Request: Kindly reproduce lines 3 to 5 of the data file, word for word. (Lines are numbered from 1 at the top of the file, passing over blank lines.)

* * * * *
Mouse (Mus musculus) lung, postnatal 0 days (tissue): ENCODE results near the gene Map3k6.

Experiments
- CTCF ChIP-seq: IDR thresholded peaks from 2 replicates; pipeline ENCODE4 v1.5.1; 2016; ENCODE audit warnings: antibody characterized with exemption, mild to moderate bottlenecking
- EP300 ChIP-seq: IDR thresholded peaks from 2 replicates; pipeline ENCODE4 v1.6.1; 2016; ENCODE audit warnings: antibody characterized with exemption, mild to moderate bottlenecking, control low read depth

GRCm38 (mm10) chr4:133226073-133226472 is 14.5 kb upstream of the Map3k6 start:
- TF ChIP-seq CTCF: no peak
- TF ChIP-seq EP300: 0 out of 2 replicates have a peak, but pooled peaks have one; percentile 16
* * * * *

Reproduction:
- CTCF ChIP-seq: IDR thresholded peaks from 2 replicates; pipeline ENCODE4 v1.5.1; 2016; ENCODE audit warnings: antibody characterized with exemption, mild to moderate bottlenecking
- EP300 ChIP-seq: IDR thresholded peaks from 2 replicates; pipeline ENCODE4 v1.6.1; 2016; ENCODE audit warnings: antibody characterized with exemption, mild to moderate bottlenecking, control low read depth

GRCm38 (mm10) chr4:133226073-133226472 is 14.5 kb upstream of the Map3k6 start: